We will use the Nest as a reference point of distance to any eateries mentioned as that’s most central to the new bus loop (hopefully skytain extension to UBC will be coming) and a popular gathering point for students.
Unfortunately, with the departure of the SUB (replaced by the NEST), some popular and favourite dining choices have been demolish along with the old Student Union Buiding. This included the Korean food store in the basement of the SUB along with the popular Fridays, 50% off deal at the Delly.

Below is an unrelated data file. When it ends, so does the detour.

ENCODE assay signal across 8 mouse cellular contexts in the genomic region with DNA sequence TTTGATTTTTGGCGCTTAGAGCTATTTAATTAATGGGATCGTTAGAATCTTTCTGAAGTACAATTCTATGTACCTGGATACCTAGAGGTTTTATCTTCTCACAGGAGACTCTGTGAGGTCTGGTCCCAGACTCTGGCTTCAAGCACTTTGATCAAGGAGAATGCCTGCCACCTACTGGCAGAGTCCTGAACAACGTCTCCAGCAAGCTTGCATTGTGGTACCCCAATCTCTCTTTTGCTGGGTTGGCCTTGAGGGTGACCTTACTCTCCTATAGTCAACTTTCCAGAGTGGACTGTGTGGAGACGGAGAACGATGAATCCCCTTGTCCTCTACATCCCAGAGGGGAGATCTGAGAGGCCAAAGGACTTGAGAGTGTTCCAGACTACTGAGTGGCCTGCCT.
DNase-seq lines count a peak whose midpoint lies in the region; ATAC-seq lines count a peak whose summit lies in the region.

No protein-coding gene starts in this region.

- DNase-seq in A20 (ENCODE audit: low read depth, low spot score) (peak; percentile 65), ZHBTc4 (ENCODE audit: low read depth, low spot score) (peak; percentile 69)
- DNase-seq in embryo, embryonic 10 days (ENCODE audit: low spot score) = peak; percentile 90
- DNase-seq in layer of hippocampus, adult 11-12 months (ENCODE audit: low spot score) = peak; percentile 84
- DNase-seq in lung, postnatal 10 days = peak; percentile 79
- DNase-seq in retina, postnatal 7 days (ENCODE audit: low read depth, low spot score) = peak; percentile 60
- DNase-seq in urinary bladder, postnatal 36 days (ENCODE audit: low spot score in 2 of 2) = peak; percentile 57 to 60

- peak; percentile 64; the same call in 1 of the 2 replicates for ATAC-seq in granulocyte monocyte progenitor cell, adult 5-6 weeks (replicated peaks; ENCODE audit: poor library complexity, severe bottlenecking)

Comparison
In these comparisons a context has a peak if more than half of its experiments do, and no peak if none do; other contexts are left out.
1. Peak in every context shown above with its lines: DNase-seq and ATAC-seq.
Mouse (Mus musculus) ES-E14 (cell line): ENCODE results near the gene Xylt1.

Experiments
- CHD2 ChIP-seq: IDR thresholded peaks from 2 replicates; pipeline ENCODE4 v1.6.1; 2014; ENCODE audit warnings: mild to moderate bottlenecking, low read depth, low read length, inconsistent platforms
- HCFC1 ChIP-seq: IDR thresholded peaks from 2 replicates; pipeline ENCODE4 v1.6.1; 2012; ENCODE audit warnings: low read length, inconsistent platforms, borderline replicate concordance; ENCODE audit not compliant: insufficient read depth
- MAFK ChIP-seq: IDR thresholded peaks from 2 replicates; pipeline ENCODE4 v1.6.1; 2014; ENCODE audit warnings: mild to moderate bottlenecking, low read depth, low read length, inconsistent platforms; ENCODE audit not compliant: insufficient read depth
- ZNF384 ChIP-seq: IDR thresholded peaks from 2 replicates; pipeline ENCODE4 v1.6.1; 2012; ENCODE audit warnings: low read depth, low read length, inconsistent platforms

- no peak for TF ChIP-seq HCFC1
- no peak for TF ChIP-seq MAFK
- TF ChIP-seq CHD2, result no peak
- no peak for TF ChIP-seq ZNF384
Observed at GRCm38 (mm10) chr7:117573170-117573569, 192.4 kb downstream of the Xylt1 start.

The sad and notable part of UBC foods is that the cheapest and most consistent food comes usually from franchises operated by UBC foods. Something has to be done about residents’ dining hall that charges restaurant prices for cafeteria foods. Indeed, it’s great sometimes – the food is good occasionally however drastically over priced when you factor in the maintenance cost within you resident dining plans (as I remembered paying $4 for a slice of cake, $2 for bottled drinks, $2 for milk, about $5 for protein – chicken breast or small slice of fish added with $2-$3 for carbs works each meal easily to $10-$12.) They also do not provide you a receipt unless requested (unless this has changed since) which often you find the occasional mistaken charge. It also does not allow you to properly identify how you’re spending your meal dollars to make for better spending choices/budgeting. I think you should always request a receipt; even if it may take a little extra time. It is good to make a habit of understanding and associating your costs to your goods/purchases. It’s a life skill and I am of the opinion – more than what you learn in university with concepts/theory – is the network, friendships, and life skills you’ve built. With the advancement of technology, the rapid changes in society, many things you learn may not be relevant 10 or 20 years down the road but the life skills you learn are important. To learn how to manage your time. To learn how to deal with extra pressure. To learn how to take things lightly and in perspective – learn to relax and do your best. So with this said, I think resident dining hall should always offer the receipt rather than only providing the receipt upon request (with a grudging response) because students and society need to always associate the cost to the value. Many in society today are delusional because they know their wants but don’t recognize the costs that has been associate to their wants and pursuits. The freedom we have at the cost of those who have fought for our freedom; the brave man and women who served in the armed forces (instead today, many look at them with disdain). The opportunity for us to study because our parents believed in the power/value of education and were willing to make sacrifices and planning to ensure that we could gain an education because they believed it was the right path for us. The opportunity to live in a civilized and operational society with modern comforts because of those who have gave their life publicly to navigate policies with vision. When we learn to realize the costs to everything, we become a more grateful society and more effective in our pursuits. We also learn to appreciate those who have gone before us to pave the way, to repay their kindness and repay it on wards rather than complaining and being self absorbed in our world or in our own pleasures. Look outwards, not inwards. Your fulfillment in life will come from serving others. However, you also need a realistic and pragmatic approach to know you need to first improve and care for yourself. (It’s the age old example of, “In case of an emergency, oxygen masks will drop from the cabin…secure your mouth first before helping others.”)